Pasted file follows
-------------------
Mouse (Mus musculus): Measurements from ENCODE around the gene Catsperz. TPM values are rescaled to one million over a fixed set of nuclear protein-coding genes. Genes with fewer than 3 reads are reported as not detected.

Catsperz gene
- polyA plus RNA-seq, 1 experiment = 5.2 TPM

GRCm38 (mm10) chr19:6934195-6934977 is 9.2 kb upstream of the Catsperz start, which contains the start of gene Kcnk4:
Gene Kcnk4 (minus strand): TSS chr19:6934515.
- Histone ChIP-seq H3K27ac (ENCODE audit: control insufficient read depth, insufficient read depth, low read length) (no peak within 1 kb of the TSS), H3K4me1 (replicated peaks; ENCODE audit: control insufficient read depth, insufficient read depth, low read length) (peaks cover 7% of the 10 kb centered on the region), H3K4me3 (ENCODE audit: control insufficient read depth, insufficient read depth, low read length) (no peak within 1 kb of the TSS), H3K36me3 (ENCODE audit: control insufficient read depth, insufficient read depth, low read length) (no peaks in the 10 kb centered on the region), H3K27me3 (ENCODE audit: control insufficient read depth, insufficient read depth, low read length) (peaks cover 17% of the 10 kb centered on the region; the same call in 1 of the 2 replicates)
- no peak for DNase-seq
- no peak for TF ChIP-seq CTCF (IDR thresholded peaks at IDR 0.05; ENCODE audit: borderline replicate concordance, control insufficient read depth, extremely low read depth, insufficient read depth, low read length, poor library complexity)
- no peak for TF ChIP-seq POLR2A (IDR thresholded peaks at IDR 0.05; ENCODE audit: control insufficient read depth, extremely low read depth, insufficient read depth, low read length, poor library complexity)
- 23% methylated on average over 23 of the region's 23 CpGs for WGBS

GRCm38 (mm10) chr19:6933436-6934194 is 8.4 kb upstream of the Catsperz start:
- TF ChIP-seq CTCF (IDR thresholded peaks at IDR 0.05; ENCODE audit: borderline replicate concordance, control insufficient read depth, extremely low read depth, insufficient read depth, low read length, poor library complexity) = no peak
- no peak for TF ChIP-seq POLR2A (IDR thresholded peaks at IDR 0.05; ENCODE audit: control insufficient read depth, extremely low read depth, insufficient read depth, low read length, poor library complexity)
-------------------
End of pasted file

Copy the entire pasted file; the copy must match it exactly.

Mouse (Mus musculus): Measurements from ENCODE around the gene Catsperz. TPM values are rescaled to one million over a fixed set of nuclear protein-coding genes. Genes with fewer than 3 reads are reported as not detected.

Catsperz gene
- polyA plus RNA-seq, 1 experiment = 5.2 TPM

GRCm38 (mm10) chr19:6934195-6934977 is 9.2 kb upstream of the Catsperz start, which contains the start of gene Kcnk4:
Gene Kcnk4 (minus strand): TSS chr19:6934515.
- Histone ChIP-seq H3K27ac (ENCODE audit: control insufficient read depth, insufficient read depth, low read length) (no peak within 1 kb of the TSS), H3K4me1 (replicated peaks; ENCODE audit: control insufficient read depth, insufficient read depth, low read length) (peaks cover 7% of the 10 kb centered on the region), H3K4me3 (ENCODE audit: control insufficient read depth, insufficient read depth, low read length) (no peak within 1 kb of the TSS), H3K36me3 (ENCODE audit: control insufficient read depth, insufficient read depth, low read length) (no peaks in the 10 kb centered on the region), H3K27me3 (ENCODE audit: control insufficient read depth, insufficient read depth, low read length) (peaks cover 17% of the 10 kb centered on the region; the same call in 1 of the 2 replicates)
- no peak for DNase-seq
- no peak for TF ChIP-seq CTCF (IDR thresholded peaks at IDR 0.05; ENCODE audit: borderline replicate concordance, control insufficient read depth, extremely low read depth, insufficient read depth, low read length, poor library complexity)
- no peak for TF ChIP-seq POLR2A (IDR thresholded peaks at IDR 0.05; ENCODE audit: control insufficient read depth, extremely low read depth, insufficient read depth, low read length, poor library complexity)
- 23% methylated on average over 23 of the region's 23 CpGs for WGBS

GRCm38 (mm10) chr19:6933436-6934194 is 8.4 kb upstream of the Catsperz start:
- TF ChIP-seq CTCF (IDR thresholded peaks at IDR 0.05; ENCODE audit: borderline replicate concordance, control insufficient read depth, extremely low read depth, insufficient read depth, low read length, poor library complexity) = no peak
- no peak for TF ChIP-seq POLR2A (IDR thresholded peaks at IDR 0.05; ENCODE audit: control insufficient read depth, extremely low read depth, insufficient read depth, low read length, poor library complexity)